I was talking to a friend about publishing today, and once again I found myself proclaiming my fondness for the ancient but still highly effective technology known as a book. I have nothing against e-books and know many happy Kindle owners, but for me, I would rather not carry a device that I would need to worry about getting wet, damaged or stolen. For me, the book, made from pulp and ink, works exceptionally well.
And honestly, I don’t need a thousand books at my fingertips, just a click or two away. One at a time is fine by me. And while being able to download a book and begin reading it in seconds sounds great, my reading doesn’t work this way. I read a book, and if I’m close to finishing, I have another with me, ready to go.
Many of the benefits of the e-book just seem more style than substance to me.
My friend scoffed. “The industry is changing, Matt. You’re going to have to accept it.”
I hate statements like this. “How profoundly obvious of you,” I should have said. Of course the industry is changing. What industry isn’t? In fact, what industry in the history of industry has remained stagnant? Publishing is no different than computers, cars or turkey basters. There’s always change.
But I’m also reminded of the Buggles’ song Video Killed the Radio Star and the certainty in the early 1980’s that music videos would be the primary source of music consumption in the future. Twenty years later, MTV barely shows videos and it’s the song that drives the industry. More music is consumed on the radio than on television by a wide margin.
The demise of the pulp and ink book seems greatly exaggerated to me.
But I have no doubt that e-books are here to stay, and this leads me to an important question:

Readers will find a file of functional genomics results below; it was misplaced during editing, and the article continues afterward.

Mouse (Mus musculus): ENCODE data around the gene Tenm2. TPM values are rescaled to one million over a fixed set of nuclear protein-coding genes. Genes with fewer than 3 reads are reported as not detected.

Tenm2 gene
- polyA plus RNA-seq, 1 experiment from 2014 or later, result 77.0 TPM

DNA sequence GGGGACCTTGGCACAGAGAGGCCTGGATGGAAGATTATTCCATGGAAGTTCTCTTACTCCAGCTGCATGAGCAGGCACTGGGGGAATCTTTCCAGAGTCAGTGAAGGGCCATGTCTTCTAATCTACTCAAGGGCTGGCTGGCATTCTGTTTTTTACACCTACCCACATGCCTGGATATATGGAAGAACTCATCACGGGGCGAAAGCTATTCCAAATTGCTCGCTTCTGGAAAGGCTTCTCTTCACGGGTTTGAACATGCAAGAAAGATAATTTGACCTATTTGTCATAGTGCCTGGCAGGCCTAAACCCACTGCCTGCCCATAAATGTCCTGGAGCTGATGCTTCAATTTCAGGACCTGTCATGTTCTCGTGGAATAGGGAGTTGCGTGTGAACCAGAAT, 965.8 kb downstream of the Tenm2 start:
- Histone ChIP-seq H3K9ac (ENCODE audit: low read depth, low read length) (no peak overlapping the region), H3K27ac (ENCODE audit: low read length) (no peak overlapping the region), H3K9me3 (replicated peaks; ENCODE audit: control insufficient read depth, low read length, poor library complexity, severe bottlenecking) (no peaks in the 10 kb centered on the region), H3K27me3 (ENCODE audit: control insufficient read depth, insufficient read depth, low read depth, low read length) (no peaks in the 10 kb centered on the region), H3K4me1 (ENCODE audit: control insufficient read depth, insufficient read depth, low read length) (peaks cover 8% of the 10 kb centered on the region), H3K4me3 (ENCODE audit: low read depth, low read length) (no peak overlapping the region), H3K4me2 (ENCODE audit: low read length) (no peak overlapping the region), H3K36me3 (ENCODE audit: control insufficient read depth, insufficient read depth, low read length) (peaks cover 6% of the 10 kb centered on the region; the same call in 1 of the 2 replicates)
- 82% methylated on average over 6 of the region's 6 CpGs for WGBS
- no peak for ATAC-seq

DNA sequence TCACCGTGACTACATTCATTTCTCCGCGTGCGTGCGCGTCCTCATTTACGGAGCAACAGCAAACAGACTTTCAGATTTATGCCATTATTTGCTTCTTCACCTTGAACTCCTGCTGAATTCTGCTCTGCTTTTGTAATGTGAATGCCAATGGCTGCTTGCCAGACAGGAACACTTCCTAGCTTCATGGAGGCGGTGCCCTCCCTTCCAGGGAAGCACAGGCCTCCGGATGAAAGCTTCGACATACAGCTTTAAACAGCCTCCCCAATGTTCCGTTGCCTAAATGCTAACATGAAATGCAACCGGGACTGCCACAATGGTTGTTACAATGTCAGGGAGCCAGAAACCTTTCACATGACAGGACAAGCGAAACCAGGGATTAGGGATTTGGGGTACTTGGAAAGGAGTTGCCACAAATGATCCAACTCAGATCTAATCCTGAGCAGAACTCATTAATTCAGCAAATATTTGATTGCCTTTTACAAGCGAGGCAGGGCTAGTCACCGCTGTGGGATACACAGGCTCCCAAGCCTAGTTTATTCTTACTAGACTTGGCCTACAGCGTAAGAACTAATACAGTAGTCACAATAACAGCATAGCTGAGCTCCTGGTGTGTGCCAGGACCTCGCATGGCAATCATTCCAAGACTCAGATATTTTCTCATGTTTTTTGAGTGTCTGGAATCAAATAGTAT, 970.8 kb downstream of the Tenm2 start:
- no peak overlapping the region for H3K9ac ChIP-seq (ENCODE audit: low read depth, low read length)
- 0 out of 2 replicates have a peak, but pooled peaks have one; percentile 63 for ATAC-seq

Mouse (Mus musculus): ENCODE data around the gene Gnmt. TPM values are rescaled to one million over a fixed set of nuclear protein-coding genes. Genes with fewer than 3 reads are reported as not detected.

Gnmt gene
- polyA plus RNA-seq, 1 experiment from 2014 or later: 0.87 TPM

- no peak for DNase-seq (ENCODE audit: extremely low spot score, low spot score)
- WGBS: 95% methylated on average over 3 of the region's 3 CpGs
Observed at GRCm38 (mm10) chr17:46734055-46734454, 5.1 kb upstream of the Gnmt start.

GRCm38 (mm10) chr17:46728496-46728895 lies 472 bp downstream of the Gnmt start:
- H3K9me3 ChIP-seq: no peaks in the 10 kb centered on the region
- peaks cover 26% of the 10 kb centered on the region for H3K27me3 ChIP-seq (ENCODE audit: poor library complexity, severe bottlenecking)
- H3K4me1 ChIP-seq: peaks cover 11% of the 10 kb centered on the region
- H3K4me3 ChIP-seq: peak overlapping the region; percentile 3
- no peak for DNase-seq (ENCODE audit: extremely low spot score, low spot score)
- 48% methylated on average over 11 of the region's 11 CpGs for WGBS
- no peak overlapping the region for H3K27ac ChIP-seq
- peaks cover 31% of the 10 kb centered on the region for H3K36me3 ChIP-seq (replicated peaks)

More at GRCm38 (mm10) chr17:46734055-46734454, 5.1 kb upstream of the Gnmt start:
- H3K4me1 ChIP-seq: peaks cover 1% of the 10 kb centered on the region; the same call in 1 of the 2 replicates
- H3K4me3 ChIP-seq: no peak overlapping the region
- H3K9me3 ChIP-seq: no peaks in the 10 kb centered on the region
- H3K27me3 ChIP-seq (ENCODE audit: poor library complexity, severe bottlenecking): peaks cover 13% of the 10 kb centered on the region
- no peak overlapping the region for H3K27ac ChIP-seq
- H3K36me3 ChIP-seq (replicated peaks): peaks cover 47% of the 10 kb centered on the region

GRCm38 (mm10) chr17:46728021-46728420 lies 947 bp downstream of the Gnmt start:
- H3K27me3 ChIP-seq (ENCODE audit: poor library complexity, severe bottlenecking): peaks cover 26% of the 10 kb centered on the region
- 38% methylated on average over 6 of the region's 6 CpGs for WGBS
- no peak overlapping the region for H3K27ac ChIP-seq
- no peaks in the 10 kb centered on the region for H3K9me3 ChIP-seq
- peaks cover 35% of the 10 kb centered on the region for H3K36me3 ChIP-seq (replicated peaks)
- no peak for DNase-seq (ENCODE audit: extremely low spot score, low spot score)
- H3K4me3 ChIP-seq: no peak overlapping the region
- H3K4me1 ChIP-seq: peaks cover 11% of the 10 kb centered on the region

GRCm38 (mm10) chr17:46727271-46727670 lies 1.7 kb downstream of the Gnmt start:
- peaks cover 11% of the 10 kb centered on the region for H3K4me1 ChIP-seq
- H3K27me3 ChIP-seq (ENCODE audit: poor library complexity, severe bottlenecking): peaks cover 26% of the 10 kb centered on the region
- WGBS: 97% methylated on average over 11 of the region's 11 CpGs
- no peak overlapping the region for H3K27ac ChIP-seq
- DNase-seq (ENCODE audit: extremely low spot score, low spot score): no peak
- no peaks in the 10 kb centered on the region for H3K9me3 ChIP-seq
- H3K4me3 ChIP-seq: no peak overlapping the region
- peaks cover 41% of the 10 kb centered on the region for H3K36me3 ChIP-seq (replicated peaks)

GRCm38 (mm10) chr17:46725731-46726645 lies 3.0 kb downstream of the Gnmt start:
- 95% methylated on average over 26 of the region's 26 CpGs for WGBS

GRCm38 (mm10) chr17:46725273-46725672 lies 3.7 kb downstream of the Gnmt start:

Why have the Big Six publishers not designed their own electronic book reader? Why are they allowing Amazon, Apple, and Sony to dominate a market that they should control? Couldn’t these corporate behemoths get together, invest a pile of money and design a rival device?
I’m sure there’s a reason why this has not happened, but could someone please tell me? It would seem to me that investing in the design and development of an e-reader would make much more sense than waiting for someone like Apple to to provide the necessary competition in the market.
Think about it. The publishers collaborate on a great reader, sell it online and in independent bookstores, and set up a system by which e-books could be downloaded online for a price that the publisher sets or inside an indie bookstores at a discount, with a portion of the proceeds going to the store where the download takes place.
Why allow a company like Amazon to yank your product from their shelves when you can build and manage your own virtual shelves?
Someone please explain.
And Molly Wood of CNET has an especially good rant on the subject.